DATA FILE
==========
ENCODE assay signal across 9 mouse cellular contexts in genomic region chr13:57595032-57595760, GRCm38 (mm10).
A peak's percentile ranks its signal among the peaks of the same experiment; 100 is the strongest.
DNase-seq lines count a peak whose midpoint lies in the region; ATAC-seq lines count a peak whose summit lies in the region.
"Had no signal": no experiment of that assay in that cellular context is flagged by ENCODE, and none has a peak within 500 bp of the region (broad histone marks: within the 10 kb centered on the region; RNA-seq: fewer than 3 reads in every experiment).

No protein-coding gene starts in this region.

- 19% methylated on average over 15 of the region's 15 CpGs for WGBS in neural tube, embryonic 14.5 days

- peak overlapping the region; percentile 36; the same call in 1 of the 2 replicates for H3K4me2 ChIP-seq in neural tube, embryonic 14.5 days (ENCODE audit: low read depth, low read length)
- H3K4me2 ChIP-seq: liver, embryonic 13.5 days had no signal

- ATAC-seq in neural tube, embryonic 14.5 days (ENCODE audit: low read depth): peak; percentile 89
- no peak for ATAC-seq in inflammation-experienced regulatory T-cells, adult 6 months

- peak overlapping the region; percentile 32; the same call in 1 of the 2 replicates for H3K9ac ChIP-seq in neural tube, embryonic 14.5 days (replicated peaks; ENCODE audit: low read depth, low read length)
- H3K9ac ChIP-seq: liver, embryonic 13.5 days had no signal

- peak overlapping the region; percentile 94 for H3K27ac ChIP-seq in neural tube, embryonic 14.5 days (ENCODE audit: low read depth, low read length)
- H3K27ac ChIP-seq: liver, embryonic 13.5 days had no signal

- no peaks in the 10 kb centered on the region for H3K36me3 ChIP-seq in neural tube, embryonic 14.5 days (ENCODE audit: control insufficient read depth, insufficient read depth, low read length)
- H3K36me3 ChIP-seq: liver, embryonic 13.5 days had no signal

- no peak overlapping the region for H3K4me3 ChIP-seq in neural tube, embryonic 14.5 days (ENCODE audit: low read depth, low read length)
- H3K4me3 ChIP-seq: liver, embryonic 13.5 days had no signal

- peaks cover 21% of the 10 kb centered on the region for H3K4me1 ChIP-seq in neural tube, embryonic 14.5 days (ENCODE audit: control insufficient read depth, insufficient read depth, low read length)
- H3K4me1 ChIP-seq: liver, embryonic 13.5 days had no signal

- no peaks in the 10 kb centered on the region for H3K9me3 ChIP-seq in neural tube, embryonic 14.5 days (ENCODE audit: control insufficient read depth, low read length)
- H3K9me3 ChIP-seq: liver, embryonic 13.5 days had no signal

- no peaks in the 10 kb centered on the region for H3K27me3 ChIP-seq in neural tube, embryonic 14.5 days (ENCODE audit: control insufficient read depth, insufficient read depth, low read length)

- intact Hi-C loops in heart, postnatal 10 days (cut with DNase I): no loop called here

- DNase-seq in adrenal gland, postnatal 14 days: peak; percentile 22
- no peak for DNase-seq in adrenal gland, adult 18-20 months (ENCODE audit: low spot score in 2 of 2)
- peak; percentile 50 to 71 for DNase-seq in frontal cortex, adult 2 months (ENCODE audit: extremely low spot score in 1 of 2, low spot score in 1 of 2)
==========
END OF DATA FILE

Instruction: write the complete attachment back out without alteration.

ENCODE assay signal across 9 mouse cellular contexts in genomic region chr13:57595032-57595760, GRCm38 (mm10).
A peak's percentile ranks its signal among the peaks of the same experiment; 100 is the strongest.
DNase-seq lines count a peak whose midpoint lies in the region; ATAC-seq lines count a peak whose summit lies in the region.
"Had no signal": no experiment of that assay in that cellular context is flagged by ENCODE, and none has a peak within 500 bp of the region (broad histone marks: within the 10 kb centered on the region; RNA-seq: fewer than 3 reads in every experiment).

No protein-coding gene starts in this region.

- 19% methylated on average over 15 of the region's 15 CpGs for WGBS in neural tube, embryonic 14.5 days

- peak overlapping the region; percentile 36; the same call in 1 of the 2 replicates for H3K4me2 ChIP-seq in neural tube, embryonic 14.5 days (ENCODE audit: low read depth, low read length)
- H3K4me2 ChIP-seq: liver, embryonic 13.5 days had no signal

- ATAC-seq in neural tube, embryonic 14.5 days (ENCODE audit: low read depth): peak; percentile 89
- no peak for ATAC-seq in inflammation-experienced regulatory T-cells, adult 6 months

- peak overlapping the region; percentile 32; the same call in 1 of the 2 replicates for H3K9ac ChIP-seq in neural tube, embryonic 14.5 days (replicated peaks; ENCODE audit: low read depth, low read length)
- H3K9ac ChIP-seq: liver, embryonic 13.5 days had no signal

- peak overlapping the region; percentile 94 for H3K27ac ChIP-seq in neural tube, embryonic 14.5 days (ENCODE audit: low read depth, low read length)
- H3K27ac ChIP-seq: liver, embryonic 13.5 days had no signal

- no peaks in the 10 kb centered on the region for H3K36me3 ChIP-seq in neural tube, embryonic 14.5 days (ENCODE audit: control insufficient read depth, insufficient read depth, low read length)
- H3K36me3 ChIP-seq: liver, embryonic 13.5 days had no signal

- no peak overlapping the region for H3K4me3 ChIP-seq in neural tube, embryonic 14.5 days (ENCODE audit: low read depth, low read length)
- H3K4me3 ChIP-seq: liver, embryonic 13.5 days had no signal

- peaks cover 21% of the 10 kb centered on the region for H3K4me1 ChIP-seq in neural tube, embryonic 14.5 days (ENCODE audit: control insufficient read depth, insufficient read depth, low read length)
- H3K4me1 ChIP-seq: liver, embryonic 13.5 days had no signal

- no peaks in the 10 kb centered on the region for H3K9me3 ChIP-seq in neural tube, embryonic 14.5 days (ENCODE audit: control insufficient read depth, low read length)
- H3K9me3 ChIP-seq: liver, embryonic 13.5 days had no signal

- no peaks in the 10 kb centered on the region for H3K27me3 ChIP-seq in neural tube, embryonic 14.5 days (ENCODE audit: control insufficient read depth, insufficient read depth, low read length)

- intact Hi-C loops in heart, postnatal 10 days (cut with DNase I): no loop called here

- DNase-seq in adrenal gland, postnatal 14 days: peak; percentile 22
- no peak for DNase-seq in adrenal gland, adult 18-20 months (ENCODE audit: low spot score in 2 of 2)
- peak; percentile 50 to 71 for DNase-seq in frontal cortex, adult 2 months (ENCODE audit: extremely low spot score in 1 of 2, low spot score in 1 of 2)